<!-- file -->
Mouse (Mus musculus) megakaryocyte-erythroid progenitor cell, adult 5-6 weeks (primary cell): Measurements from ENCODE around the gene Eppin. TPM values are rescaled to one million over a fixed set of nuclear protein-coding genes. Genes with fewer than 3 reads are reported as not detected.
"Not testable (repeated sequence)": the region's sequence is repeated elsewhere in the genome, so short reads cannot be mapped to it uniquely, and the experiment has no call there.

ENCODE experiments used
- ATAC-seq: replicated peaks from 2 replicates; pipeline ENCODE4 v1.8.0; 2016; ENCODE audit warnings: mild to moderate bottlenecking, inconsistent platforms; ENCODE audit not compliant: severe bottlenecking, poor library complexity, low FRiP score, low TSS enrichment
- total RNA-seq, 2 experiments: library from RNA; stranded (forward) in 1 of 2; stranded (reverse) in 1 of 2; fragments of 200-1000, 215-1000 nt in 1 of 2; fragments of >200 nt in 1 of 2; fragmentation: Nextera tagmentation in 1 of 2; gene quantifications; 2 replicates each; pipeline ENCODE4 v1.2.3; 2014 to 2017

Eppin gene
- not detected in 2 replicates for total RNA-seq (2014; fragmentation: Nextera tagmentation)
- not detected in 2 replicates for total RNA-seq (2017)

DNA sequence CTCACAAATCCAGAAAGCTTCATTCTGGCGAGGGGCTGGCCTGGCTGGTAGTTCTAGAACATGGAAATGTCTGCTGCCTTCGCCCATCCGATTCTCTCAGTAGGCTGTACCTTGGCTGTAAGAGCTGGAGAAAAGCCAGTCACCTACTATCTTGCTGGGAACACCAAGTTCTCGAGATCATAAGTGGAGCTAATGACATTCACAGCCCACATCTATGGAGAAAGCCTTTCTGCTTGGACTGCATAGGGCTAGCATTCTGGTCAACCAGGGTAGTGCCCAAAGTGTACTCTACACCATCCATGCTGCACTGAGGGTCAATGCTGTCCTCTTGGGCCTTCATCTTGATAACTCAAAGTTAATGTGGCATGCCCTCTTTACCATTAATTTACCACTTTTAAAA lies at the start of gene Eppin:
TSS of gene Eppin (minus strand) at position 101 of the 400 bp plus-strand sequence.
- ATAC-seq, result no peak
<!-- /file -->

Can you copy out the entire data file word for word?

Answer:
Mouse (Mus musculus) megakaryocyte-erythroid progenitor cell, adult 5-6 weeks (primary cell): Measurements from ENCODE around the gene Eppin. TPM values are rescaled to one million over a fixed set of nuclear protein-coding genes. Genes with fewer than 3 reads are reported as not detected.
"Not testable (repeated sequence)": the region's sequence is repeated elsewhere in the genome, so short reads cannot be mapped to it uniquely, and the experiment has no call there.

ENCODE experiments used
- ATAC-seq: replicated peaks from 2 replicates; pipeline ENCODE4 v1.8.0; 2016; ENCODE audit warnings: mild to moderate bottlenecking, inconsistent platforms; ENCODE audit not compliant: severe bottlenecking, poor library complexity, low FRiP score, low TSS enrichment
- total RNA-seq, 2 experiments: library from RNA; stranded (forward) in 1 of 2; stranded (reverse) in 1 of 2; fragments of 200-1000, 215-1000 nt in 1 of 2; fragments of >200 nt in 1 of 2; fragmentation: Nextera tagmentation in 1 of 2; gene quantifications; 2 replicates each; pipeline ENCODE4 v1.2.3; 2014 to 2017

Eppin gene
- not detected in 2 replicates for total RNA-seq (2014; fragmentation: Nextera tagmentation)
- not detected in 2 replicates for total RNA-seq (2017)

DNA sequence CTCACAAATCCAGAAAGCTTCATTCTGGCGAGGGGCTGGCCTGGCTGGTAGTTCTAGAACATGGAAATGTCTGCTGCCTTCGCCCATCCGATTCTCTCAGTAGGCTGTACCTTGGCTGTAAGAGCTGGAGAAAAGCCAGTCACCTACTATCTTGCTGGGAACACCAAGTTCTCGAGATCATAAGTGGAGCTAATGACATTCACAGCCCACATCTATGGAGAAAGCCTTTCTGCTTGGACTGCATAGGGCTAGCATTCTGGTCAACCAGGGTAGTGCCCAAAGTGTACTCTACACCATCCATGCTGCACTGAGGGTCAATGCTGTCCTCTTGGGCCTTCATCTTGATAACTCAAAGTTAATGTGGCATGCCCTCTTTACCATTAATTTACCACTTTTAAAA lies at the start of gene Eppin:
TSS of gene Eppin (minus strand) at position 101 of the 400 bp plus-strand sequence.
- ATAC-seq, result no peak